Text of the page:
Opinion

Time for lawmakers to clear Point Ruston impasse

Because the billion-dollar redevelopment of the Asarco site is of pre-eminent importance to the residents of the state, the Legislature should transfer the Town of Ruston portion of the Point Ruston development site into the City of Tacoma as soon as possible.

The Asarco plant has been closed for nearly 30 years. The Asarco stack was demolished more than 20 years ago. The Asarco site has been the subject of years of class action litigation, and federal Environmental Protection Agency oversight. It was designated as one of the largest Superfund sites in the United States.

Tacoma taxpayers have spent more than $30 million developing the site. The state of Washington has spent tens of millions more. Metro Parks plans to have a park developed on the site. Thus, local and state taxpayers have a compelling interest to see that their funds are being used wisely and that the Point Ruston development continues to clean up the site and becomes redeveloped.

The Point Ruston development sits almost evenly between the City of Tacoma and the Town of Ruston. Although a quaint idea, it is unrealistic to believe that a town of fewer than 800 people could manage a $1.2 billion development. Predictably, the Tacoma side of Point Ruston has been cleaned up and significantly redeveloped while the Ruston portion sits empty, covered with ominous multiacre-wide plastic capping.

In the last 10 years, the Town of Ruston has struggled to even function. The Ruston school has long been shut down. The main source of revenue from Asarco was eliminated 30 years ago. Scores of Ruston Town Council members have quit midway through their terms, causing political chaos.

Ruston has seen more than a half dozen mayors come and go since the Point Ruston project began. Due to budget concerns, the small town is forced to hire part-time contract staff in an attempt to handle development issues. With few businesses in the town, there are legitimate concerns over whether the town can remain solvent.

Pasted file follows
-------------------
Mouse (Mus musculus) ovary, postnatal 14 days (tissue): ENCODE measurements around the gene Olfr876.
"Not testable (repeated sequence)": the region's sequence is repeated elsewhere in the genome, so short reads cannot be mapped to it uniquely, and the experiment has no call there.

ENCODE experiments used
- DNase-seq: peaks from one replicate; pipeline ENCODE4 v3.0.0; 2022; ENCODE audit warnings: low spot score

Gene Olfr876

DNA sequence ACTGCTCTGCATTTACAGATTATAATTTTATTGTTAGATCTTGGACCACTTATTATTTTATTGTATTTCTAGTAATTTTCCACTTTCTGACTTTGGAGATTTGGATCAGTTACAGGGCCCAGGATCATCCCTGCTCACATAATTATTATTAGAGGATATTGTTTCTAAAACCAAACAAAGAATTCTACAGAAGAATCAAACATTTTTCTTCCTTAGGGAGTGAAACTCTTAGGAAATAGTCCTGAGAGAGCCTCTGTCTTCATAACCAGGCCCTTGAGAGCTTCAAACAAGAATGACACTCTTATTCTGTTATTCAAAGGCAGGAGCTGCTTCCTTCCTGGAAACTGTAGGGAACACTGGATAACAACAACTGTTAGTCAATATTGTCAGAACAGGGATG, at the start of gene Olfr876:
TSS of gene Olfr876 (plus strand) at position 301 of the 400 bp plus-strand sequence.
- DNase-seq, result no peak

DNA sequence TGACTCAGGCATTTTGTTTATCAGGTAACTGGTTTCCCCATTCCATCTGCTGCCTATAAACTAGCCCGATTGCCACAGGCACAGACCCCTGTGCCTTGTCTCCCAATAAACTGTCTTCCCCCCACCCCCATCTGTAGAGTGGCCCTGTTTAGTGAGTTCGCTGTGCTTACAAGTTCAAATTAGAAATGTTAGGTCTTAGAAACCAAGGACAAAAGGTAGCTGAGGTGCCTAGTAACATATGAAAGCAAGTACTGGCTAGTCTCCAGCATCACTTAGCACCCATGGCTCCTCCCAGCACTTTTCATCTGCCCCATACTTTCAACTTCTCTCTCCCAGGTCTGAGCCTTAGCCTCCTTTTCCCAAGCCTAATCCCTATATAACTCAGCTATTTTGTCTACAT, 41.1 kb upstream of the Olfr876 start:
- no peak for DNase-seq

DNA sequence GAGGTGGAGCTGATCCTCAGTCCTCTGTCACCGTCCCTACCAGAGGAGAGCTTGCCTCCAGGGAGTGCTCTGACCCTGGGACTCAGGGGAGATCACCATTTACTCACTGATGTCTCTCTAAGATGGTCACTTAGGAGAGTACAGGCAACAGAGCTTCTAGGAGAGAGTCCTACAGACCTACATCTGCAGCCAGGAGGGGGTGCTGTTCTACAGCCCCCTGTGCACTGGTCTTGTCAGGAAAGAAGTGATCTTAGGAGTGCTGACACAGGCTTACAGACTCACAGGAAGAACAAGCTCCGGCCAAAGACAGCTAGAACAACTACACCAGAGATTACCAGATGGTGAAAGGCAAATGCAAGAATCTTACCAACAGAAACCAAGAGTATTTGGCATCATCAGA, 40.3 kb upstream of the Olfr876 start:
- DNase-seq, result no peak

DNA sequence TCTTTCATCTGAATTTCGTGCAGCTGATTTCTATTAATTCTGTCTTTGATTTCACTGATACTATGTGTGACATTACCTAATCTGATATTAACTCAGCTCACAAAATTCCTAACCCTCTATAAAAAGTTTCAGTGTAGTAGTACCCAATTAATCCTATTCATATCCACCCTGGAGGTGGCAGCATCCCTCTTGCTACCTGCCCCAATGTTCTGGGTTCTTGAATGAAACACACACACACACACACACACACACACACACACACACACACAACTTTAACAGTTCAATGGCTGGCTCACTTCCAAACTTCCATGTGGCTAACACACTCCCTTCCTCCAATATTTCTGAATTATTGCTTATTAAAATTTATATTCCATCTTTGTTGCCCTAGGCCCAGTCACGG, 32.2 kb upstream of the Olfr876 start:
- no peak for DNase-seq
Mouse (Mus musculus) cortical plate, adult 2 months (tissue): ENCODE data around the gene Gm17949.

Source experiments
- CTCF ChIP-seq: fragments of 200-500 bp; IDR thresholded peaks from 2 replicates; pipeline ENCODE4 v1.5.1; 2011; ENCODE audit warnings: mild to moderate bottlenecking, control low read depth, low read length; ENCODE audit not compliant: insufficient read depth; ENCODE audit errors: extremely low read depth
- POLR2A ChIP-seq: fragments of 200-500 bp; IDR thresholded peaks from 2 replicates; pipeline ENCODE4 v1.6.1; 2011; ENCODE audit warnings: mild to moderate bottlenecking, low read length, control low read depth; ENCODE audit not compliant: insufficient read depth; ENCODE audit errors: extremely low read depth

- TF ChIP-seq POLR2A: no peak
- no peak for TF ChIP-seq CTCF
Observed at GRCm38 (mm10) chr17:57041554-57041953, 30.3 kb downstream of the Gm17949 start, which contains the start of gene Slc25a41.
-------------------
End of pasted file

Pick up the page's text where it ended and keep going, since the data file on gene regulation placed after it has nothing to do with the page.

Hence, even with the best of intentions, Ruston has nowhere near the resources, political stability, experience or staff to handle the redevelopment of an extremely complex billion-dollar waterfront development.

Tacoma and state taxpayers can reasonably expect that the elected officials in the Legislature not allow Ruston to thwart the 40-year cleanup and development effort of the Asarco site. The City of Tacoma has shown it has the resources to handle a development of this magnitude.

The continued paralysis of the Ruston portion of Point Ruston threatens the cleanup and redevelopment of the entire site. No one would benefit from the former Asarco site continuing to sit blighted and polluted for another decade or more. Hence, prompt intervention by the state, including annexation of the development by Tacoma, is appropriate and necessary.

Erik Bjornson is an attorney in Tacoma and the former chairman of the North End Neighborhood Council.

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